Camden Rocks is the perfect alternative for those who don’t relish the idea of a muddy, rain drenched weekend living on a campsite and an absolute must for any lover of British guitar music. For the first time, this year’s event lasted two days and featured 400 bands packed into 20 venues all within a tiny radius of each other.

I entered the Electric Ballroom having heard very little of Rat Boy's material and more about the raucous nature of the gigs themselves along with his endearing ‘couldn’t care less, mischievous, teenager’ look which I loved. A slightly disappointing crowd did not distract the loyal fans congregated at the front nor Rat Boy himself who, like a seasoned entertainer, used his charm to ensure that the front half of the hall filled out . Once under his spell, he had them bouncing and bobbing to his eclectic fusion of musical genres, mainly indie and rap but plenty more too. There are certainly some great tunes and it's easy to hear his self-confessed influences of The Streets, The Clash and the Beastie Boys as the tracks alternate from one style to the other.

We quickly pop into the Camden Head which was used as a last minute venue replacement for the previously advertised Music and Beans. There we find Dirty Orange, looking the part and delivering gritty rock 'n' roll in what looked liked your grandparent’s front room.

From there we carried ourselves a couple of hundred metres up the road to The Good Mixer to catch a band who'd been on the periphery of my radar for a few months, Drool. The four youngsters took to the stage with a tactical diamond formation and an air of great self-assurance. Their sound is a mix of melodic, sometimes dark, grunge fuelled garage-pop conveyed with the very distinct and emotive vocals of front man Joey Rogers. There were plenty of highlights in the short set and the boys left the stage to rousing appreciation. Having already released two well received singles ('Fun' and 'Junkyard') since getting together last year and having now personally savoured the full Drool experience, I hope we'll hear a lot more from them in 2019!

A hop, skip and a jump and we found ourselves at Dingwalls for local legend and Camden Rocks' ever present, Carl Barat. An admirer of The Libertines, I'd never kept myself up to date with his solo work and was pretty much on the fence as to what to expect. The punters however had voted with their feet and were out in force for this one. Taking the stage with his usual charisma and cool, Carl immediately let loose but it was when the leather jacket came off that things started getting serious. It felt like the set list had been carefully crafted to get the crowd warmed up early and lead into fever pitch and as the gig drew to a sweaty finale, the mosh pit went wild and beers were sent flying for 'Bang Bang You’re Dead'. Carl embodies the spirit of Camden Rocks and the music it represents. Fantastic performance.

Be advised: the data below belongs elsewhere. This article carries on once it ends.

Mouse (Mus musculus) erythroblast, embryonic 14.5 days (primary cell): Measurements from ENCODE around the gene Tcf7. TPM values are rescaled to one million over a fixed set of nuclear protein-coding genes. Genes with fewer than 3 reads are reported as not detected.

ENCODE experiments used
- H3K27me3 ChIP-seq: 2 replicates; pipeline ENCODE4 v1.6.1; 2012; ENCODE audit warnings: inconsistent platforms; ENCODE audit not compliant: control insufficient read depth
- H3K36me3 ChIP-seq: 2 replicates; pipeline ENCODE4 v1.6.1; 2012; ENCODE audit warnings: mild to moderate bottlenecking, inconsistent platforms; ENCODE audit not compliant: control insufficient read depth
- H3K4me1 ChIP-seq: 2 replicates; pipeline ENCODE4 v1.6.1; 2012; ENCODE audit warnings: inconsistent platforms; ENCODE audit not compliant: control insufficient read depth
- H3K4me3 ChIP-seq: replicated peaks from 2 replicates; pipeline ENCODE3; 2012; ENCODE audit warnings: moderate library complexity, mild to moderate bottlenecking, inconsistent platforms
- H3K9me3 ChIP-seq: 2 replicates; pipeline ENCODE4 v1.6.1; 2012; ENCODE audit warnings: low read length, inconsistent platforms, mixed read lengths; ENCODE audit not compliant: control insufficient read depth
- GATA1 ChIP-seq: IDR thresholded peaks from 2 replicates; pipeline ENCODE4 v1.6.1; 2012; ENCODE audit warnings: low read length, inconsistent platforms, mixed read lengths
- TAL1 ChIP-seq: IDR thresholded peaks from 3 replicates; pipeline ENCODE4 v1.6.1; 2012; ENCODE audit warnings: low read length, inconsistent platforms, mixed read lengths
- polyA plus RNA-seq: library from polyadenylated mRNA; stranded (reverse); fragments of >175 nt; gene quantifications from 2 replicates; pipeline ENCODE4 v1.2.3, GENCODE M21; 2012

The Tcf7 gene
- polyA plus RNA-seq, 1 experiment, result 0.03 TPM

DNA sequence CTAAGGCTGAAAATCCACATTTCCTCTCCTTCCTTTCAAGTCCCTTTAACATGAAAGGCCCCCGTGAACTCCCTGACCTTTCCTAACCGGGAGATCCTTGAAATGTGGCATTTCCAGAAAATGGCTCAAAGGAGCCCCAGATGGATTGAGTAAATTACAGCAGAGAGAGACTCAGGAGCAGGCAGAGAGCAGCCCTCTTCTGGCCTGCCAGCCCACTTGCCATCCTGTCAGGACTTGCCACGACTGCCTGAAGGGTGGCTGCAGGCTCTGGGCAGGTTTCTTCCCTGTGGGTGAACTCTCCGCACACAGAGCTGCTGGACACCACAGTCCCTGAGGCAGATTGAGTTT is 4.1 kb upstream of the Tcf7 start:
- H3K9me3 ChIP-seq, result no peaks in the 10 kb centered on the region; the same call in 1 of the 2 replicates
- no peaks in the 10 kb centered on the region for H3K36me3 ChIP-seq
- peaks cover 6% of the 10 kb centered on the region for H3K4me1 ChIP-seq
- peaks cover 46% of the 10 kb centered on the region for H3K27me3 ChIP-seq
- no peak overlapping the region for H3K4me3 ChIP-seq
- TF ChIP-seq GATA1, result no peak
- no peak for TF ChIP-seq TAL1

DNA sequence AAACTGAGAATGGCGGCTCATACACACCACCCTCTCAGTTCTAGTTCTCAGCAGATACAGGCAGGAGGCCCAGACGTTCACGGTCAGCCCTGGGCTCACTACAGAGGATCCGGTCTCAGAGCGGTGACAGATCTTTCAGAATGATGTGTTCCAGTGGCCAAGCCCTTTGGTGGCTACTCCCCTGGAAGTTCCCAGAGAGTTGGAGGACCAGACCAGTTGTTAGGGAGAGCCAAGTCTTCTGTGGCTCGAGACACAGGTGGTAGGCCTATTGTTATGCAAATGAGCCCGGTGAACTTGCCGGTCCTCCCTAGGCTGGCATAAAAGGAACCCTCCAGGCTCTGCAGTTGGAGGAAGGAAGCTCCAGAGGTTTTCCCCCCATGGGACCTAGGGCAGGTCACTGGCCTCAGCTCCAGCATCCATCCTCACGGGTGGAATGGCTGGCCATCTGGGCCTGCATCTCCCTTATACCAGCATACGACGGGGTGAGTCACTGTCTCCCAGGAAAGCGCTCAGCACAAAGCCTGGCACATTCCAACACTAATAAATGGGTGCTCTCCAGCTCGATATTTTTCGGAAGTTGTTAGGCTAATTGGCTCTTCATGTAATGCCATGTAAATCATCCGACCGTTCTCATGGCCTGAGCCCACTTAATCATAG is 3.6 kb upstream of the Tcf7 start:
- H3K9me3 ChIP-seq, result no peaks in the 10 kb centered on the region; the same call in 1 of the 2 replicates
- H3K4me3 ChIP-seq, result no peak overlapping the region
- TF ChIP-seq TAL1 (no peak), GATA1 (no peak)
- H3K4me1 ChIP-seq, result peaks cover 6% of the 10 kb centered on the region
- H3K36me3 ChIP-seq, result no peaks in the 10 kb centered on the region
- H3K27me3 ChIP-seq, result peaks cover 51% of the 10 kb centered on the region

Next up was Red Rum Club who've been causing quite a stir on the live scene with their high-tempo, original brand of epic anthems. The uplifting tunes borne from pulsating drumbeats and exhilarating trumpet leads is something you'd expect to originate from Guadalajara rather than Liverpool. Their look is in keeping with the music, donned all in black to complete the overall imagery. From the get go we are treated to tracks from the recently released 'Matador' album. The Hawley Arms is packed to the rafters which, while disappointing for those at the back, adds to the stimulating atmosphere already created by the band.

We were just in time to catch a glimpse of Outer Stella Overdrive who hold the stage with a swagger. It's indie funk experimental with moments of rap and punk. Note to self to check them out again sometime and that provides a fittingly chaotic finale to Camden's annual celebration of guitar music. I sincerely hope it continues as a two day event!

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